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MANAGUA, Nicaragua (AP) – Hurricane Iota rapidly strengthened Monday into a Category 5 storm that is likely to bring catastrophic damage to the same part of Central America already battered by a powerful Hurricane Eta less than two weeks ago.
Iota has intensified over the western Caribbean on approach to Nicaragua and Honduras. U.S. Air Force hurricane hunters flew into Iota’s core and measured maximum sustained winds of 160 mph, the U.S. National Hurricane Center said. It was centered about 100 miles east-southeast of Puerto Cabezas, Nicaragua and moving westward at 9 mph.
Authorities warned that Iota would probably come ashore over areas where Eta’s torrential rains saturated the soil, leaving it prone to new landslides and floods, and that the storm surge could reach a shocking 12 to 18 feet above normal tides.
Evacuations were being conducted from low-lying areas in Nicaragua and Honduras near their shared border, which appeared to be Iota’s likely landfall. Winds and rain were already being felt on the Nicaraguan coast Sunday night.
Iota is the record 30th named storm of this year’s extraordinarily busy Atlantic hurricane season. It is also the ninth storm to rapidly intensify this season.
Wind and rain were beginning to be felt Sunday night in Bilwi, a coastal Nicaraguan city where people crowded markets and hardware stores during the day in search of plastic sheeting, nails and other materials to reinforce their homes, just as they did when Hurricane Eta hit on November 3.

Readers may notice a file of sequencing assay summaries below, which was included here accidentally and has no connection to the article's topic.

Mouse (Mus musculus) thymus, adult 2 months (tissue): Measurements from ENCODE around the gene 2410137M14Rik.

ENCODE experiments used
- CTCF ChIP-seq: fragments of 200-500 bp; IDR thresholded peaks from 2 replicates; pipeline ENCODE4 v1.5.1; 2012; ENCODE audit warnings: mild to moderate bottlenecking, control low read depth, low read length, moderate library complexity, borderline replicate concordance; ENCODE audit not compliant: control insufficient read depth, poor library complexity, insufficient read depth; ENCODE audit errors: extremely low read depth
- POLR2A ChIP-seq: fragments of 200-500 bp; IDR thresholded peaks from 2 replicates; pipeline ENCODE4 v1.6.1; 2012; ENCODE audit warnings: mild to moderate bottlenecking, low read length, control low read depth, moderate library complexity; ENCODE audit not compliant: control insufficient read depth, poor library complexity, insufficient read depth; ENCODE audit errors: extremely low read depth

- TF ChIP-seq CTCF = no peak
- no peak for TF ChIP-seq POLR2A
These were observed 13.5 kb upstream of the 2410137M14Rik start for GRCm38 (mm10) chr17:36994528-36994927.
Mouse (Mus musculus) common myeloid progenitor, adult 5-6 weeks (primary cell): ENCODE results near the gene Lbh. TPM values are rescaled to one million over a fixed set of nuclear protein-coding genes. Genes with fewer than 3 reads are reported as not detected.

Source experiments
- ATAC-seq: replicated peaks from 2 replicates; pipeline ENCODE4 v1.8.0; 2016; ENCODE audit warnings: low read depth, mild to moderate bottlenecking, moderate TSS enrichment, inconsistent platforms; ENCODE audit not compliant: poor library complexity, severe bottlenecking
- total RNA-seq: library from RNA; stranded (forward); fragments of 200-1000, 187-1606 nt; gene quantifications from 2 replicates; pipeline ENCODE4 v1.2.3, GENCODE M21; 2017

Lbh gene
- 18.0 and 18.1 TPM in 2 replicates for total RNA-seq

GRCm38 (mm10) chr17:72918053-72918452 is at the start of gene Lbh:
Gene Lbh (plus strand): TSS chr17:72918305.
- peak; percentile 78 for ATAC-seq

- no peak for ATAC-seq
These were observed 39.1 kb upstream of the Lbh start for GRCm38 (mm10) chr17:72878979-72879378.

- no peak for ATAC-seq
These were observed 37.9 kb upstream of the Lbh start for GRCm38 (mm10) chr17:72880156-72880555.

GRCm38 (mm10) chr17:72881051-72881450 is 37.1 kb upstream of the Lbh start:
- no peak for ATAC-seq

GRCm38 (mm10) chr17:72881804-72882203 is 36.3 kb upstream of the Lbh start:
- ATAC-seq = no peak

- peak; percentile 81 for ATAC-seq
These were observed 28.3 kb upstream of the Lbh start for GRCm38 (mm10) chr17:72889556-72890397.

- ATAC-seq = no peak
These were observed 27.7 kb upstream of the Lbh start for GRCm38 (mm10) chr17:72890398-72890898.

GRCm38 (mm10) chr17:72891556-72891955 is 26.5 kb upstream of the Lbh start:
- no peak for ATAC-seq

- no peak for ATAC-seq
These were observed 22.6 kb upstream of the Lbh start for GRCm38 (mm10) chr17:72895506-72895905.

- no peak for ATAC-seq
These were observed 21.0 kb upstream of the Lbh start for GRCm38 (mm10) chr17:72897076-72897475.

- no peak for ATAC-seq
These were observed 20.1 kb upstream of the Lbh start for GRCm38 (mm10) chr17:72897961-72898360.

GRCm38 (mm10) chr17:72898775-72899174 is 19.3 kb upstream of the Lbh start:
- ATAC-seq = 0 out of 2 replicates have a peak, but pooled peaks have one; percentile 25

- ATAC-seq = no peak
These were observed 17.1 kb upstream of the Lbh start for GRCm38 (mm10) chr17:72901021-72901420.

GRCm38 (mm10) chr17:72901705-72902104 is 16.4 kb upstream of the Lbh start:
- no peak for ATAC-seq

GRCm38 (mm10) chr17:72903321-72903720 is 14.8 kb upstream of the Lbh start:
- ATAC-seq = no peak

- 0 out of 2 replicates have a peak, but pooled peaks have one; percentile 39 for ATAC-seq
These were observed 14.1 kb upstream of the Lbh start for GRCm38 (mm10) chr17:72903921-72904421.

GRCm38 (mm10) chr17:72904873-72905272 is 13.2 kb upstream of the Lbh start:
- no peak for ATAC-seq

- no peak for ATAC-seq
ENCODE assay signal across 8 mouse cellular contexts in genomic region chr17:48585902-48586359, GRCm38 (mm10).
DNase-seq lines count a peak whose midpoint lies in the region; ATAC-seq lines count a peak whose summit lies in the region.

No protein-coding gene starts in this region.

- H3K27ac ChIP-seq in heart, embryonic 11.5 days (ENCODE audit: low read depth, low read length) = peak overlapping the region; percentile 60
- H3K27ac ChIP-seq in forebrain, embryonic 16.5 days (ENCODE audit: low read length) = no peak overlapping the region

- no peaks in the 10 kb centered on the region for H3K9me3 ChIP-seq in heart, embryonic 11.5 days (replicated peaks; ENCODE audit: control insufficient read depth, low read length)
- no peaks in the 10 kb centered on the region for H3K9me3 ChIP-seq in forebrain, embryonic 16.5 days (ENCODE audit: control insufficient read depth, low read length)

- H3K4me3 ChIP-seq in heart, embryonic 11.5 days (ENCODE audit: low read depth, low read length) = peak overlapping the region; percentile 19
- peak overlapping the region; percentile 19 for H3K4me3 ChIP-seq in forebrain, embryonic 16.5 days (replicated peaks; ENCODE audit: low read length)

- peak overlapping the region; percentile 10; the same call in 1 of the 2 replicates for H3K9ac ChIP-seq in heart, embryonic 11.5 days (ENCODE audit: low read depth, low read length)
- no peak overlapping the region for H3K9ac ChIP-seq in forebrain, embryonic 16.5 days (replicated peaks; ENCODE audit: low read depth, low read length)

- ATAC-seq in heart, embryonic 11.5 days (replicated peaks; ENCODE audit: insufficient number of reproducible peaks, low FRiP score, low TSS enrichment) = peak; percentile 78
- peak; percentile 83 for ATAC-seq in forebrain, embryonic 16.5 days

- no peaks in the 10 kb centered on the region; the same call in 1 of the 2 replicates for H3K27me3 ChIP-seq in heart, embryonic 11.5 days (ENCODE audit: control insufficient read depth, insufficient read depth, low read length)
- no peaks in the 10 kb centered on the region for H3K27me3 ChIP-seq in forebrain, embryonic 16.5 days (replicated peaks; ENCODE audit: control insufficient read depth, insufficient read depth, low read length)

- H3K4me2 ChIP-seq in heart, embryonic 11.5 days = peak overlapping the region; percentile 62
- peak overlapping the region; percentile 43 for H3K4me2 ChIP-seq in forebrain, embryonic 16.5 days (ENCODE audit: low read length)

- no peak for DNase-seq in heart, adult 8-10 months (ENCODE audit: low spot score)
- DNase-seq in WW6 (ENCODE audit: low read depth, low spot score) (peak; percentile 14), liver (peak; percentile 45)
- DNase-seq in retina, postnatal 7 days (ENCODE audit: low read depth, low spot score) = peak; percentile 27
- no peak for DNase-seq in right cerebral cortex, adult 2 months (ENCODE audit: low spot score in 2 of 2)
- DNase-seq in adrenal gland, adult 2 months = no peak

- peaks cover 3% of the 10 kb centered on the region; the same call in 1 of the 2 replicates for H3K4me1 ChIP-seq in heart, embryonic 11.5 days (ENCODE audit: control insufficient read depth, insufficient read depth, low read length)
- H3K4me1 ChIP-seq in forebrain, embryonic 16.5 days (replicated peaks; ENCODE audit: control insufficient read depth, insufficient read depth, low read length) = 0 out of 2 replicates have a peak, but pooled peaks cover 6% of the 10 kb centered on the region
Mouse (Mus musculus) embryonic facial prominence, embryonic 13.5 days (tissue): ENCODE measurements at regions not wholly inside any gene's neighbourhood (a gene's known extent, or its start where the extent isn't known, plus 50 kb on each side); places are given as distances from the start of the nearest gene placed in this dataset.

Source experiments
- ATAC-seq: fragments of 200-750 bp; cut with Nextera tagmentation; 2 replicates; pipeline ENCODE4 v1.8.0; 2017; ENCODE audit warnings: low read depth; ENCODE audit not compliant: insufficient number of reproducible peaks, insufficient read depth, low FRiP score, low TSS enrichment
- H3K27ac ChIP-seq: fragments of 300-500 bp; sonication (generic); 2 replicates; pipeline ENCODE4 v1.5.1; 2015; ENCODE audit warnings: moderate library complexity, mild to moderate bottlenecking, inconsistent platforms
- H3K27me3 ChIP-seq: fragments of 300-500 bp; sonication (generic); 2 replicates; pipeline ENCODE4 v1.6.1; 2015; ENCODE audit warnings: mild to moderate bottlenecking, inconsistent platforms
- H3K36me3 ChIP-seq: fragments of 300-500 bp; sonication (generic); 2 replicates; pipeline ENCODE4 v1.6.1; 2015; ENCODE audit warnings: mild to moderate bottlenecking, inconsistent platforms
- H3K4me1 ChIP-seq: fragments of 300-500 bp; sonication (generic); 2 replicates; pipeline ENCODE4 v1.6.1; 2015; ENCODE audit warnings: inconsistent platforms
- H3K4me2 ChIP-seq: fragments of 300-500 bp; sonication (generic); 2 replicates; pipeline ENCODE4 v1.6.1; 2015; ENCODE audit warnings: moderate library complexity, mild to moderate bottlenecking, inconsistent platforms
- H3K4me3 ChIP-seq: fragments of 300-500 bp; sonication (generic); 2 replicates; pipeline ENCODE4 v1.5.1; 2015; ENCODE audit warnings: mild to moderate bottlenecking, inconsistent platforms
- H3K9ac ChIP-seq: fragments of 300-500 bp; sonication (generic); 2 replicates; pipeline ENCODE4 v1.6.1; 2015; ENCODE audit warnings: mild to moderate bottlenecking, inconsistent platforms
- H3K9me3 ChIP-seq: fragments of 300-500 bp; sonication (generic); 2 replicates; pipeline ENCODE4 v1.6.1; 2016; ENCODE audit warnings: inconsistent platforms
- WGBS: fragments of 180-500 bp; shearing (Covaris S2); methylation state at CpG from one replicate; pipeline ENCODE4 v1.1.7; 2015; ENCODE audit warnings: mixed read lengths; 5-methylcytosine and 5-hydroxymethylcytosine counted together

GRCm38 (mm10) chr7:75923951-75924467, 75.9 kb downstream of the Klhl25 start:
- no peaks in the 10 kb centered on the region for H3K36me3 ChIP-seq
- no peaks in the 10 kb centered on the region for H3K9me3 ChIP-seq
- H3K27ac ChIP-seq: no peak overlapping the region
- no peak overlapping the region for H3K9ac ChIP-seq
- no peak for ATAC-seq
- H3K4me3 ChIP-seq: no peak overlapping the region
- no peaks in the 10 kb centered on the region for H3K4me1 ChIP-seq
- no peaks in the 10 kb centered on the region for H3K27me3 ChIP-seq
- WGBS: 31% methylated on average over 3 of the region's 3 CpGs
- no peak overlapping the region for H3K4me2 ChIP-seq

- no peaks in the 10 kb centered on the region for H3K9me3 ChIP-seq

Several residents of Bilwi expressed concern that their homes would not stand up to Iota, so soon after Eta. Local television showed people being evacuated in wooden boats, carrying young children as well as dogs and chickens.
Eta already wreaked havoc. It hit Nicaragua as a Category 4 hurricane, killing at least 120 people as torrential rains caused flash floods and mudslides in parts of Central America and Mexico. Then it meandered across Cuba, the Florida Keys and around the Gulf of Mexico before slogging ashore again near Cedar Key, Florida, and dashing across Florida and the Carolinas.
Iota was forecast to drop 8 to 16 inches of rain in northern Nicaragua, Honduras, Guatemala and southern Belize, with as much as 30 inches in isolated spots. Costa Rica and Panama could also experience heavy rain and possible flooding, the hurricane center said.
This is the first time on record that the Atlantic had two major hurricanes, with winds exceeding 110 mph, in November, with Iota and Eta, according to Colorado State University hurricane researcher Phil Klotzbach. When Iota’s top winds reached 155 mph, they tied with 1999’s Lenny for the strongest Atlantic hurricane this late in the calendar year.
The official end of the hurricane season is November 30.